NEW YORK ( TheStreet) -- AT&T T slipped on Thursday, following its analyst day event. U.S. regulators reportedly called on their European counterparts to seize over $1 billion in assets of three telecom companies and middlemen tied to the daughter of the Uzbekistan president, in a long-running criminal investigation allegedly involving corruption.
AT&T fell 0.62% to close at $33.81.
AT&T, which held its analyst day on Wednesday and issued a raised revenue forecast, continued to lose ground, even though several analysts made favorable remarks in their reports.
Wells Fargo analysts, for example, revised their 2015 revenue estimates to $152 billion from $132.9 billion and upped earnings estimates to $2.65 a share from $2.58 per share, according to a 24/7 Wall St. report. Wells also increased its 2016 estimates, revising revenue to $171.2 billion from $133 billion and pushing earnings estimates up to $2.78 per share from $2.58 a share.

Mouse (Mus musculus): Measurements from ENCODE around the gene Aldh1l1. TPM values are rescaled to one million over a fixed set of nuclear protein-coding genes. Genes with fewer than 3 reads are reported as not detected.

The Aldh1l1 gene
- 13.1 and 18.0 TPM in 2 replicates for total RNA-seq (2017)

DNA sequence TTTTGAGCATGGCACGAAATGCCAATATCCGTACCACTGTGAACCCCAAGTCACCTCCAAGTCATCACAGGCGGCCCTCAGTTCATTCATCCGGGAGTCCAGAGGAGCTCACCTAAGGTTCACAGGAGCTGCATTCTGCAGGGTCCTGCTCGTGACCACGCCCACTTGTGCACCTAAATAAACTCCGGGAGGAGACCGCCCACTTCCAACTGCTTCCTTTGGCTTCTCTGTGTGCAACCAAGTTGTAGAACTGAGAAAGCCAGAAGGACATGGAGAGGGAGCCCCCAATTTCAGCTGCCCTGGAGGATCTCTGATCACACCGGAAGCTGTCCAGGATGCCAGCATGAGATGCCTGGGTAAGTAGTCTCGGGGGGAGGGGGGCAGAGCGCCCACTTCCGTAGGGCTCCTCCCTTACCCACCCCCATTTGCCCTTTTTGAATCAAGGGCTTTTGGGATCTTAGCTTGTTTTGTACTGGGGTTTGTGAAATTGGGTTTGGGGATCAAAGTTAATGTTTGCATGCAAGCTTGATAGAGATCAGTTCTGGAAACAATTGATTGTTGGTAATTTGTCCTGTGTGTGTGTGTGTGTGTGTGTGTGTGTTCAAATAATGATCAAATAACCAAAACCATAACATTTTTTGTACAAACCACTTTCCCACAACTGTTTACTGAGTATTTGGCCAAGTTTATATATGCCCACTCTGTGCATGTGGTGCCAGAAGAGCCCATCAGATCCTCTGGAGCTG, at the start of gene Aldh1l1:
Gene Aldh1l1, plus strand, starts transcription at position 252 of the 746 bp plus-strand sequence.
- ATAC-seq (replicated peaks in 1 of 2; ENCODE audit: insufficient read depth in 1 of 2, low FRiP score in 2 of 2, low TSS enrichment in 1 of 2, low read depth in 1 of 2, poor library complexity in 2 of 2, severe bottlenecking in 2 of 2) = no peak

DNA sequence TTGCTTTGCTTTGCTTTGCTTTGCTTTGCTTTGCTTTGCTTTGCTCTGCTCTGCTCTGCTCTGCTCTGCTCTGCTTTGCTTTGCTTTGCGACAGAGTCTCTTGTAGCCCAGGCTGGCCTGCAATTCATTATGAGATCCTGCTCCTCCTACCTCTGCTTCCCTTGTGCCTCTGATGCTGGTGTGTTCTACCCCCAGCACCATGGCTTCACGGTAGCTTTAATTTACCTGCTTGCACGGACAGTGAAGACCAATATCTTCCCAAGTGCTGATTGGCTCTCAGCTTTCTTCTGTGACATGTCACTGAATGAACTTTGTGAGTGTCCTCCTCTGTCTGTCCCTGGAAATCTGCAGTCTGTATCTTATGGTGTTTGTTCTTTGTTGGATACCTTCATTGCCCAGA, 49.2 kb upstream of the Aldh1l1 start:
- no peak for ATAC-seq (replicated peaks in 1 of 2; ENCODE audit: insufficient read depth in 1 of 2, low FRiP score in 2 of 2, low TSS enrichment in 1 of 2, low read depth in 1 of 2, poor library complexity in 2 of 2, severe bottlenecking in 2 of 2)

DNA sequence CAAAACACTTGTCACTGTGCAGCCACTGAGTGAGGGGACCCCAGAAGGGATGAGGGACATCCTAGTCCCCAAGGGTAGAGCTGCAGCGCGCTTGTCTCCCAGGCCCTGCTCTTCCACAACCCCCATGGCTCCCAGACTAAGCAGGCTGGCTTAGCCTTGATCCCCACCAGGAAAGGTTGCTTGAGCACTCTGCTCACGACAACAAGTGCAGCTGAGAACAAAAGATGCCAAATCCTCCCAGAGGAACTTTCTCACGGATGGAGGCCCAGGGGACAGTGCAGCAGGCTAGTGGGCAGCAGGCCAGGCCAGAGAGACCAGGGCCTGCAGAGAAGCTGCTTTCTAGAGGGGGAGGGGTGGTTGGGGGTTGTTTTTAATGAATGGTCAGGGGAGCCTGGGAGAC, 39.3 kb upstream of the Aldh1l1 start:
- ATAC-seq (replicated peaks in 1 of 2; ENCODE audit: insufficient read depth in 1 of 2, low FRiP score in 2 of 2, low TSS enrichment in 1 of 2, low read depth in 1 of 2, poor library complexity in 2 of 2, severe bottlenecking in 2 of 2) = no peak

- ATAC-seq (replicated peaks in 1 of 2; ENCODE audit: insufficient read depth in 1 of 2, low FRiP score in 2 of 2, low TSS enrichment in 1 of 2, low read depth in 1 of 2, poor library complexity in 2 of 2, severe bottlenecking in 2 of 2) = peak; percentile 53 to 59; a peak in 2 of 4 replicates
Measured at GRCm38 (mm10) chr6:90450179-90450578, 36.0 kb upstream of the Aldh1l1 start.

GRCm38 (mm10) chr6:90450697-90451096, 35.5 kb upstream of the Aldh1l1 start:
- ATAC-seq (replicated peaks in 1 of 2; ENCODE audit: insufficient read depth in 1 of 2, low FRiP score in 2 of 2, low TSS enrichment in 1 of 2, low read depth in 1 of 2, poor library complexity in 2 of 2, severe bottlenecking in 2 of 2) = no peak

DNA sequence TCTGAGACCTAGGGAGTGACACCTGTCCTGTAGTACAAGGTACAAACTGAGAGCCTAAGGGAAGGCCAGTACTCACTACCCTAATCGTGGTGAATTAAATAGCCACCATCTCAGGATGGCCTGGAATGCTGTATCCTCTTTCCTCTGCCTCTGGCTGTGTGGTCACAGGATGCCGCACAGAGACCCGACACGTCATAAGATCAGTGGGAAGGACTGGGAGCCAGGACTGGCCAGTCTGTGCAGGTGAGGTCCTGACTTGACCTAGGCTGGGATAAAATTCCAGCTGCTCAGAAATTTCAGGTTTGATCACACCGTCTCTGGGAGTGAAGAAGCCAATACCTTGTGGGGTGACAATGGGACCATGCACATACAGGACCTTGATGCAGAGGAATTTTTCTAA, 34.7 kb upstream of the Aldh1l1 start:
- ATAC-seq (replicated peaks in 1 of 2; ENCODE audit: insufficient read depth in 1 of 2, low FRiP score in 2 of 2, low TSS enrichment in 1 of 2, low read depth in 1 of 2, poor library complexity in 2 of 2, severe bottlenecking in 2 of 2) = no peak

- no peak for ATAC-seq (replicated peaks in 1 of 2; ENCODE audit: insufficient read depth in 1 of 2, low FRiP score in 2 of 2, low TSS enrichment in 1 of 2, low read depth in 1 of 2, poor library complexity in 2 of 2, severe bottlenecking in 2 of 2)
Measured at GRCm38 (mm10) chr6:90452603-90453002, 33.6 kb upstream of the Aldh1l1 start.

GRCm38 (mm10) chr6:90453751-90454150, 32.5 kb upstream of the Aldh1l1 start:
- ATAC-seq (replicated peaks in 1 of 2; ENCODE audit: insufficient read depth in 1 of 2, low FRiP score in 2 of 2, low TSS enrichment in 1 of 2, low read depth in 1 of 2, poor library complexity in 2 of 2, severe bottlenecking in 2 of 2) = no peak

Merrill Lynch analysts, according to 24/7 Wall St., noted in their report: "Big picture, the '15 initial post-deal guide is $0.09 below our pro forma estimate which we attribute to a range of conservative out of the gate assumptions while the 3 year forward picture is better than we forecast."
U.S. regulators are seeking the assistance of their European counterparts to seize over $1 billion in assets of three global telecom companies and middlemen affiliated with the daughter of the Uzbekistan president, according to a report in The Wall Street Journal.
Regulators in the U.S. reportedly believe that Vimpelcom of Amsterdam, Mobile TeleSystems PJSC of Russia and TeliaSonera AB of Sweden arranged to have hundreds of millions of dollars go to companies that were controlled by the eldest daughter of the Uzbekistan's president, according to the Journal. In return, these companies allegedly received coveted wireless frequencies and other favors in that country, the Journal reported.
In the U.S., the Justice Department and Securities and Exchange Commission have been conducting a probe for at least a year and European regulators have been undertaking related investigations for several years, according to the Journal.
This article is commentary by an independent contributor. At the time of publication, the author held no positions in the stocks mentioned.